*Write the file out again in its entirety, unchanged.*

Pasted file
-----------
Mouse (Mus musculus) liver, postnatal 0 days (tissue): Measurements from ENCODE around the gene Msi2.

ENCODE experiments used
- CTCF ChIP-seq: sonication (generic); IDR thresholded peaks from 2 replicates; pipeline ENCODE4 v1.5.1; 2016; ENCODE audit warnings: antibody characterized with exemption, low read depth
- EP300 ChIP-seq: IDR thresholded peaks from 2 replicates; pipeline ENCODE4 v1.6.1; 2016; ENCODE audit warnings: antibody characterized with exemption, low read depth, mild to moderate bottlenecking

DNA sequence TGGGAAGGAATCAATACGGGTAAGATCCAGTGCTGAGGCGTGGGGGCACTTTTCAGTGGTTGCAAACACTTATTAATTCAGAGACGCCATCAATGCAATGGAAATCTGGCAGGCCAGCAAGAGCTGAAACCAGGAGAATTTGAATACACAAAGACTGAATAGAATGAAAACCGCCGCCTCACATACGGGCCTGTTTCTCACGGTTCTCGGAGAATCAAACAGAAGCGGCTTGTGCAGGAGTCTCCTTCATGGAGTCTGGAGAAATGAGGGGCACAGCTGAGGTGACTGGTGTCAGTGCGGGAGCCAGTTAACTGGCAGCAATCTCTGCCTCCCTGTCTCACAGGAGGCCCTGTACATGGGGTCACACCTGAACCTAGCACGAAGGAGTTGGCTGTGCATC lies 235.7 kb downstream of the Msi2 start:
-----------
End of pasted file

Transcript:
Mouse (Mus musculus) liver, postnatal 0 days (tissue): Measurements from ENCODE around the gene Msi2.

ENCODE experiments used
- CTCF ChIP-seq: sonication (generic); IDR thresholded peaks from 2 replicates; pipeline ENCODE4 v1.5.1; 2016; ENCODE audit warnings: antibody characterized with exemption, low read depth
- EP300 ChIP-seq: IDR thresholded peaks from 2 replicates; pipeline ENCODE4 v1.6.1; 2016; ENCODE audit warnings: antibody characterized with exemption, low read depth, mild to moderate bottlenecking

DNA sequence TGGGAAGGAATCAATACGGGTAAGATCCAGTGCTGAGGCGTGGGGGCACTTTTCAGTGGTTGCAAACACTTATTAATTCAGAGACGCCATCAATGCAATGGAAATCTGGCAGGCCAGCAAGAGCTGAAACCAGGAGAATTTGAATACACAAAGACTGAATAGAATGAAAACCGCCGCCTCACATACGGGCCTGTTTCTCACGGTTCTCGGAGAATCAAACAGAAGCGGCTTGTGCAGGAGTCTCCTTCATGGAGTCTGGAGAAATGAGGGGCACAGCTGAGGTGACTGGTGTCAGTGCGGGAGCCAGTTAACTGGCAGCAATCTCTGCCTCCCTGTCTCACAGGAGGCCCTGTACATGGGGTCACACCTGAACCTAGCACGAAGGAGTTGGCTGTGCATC lies 235.7 kb downstream of the Msi2 start: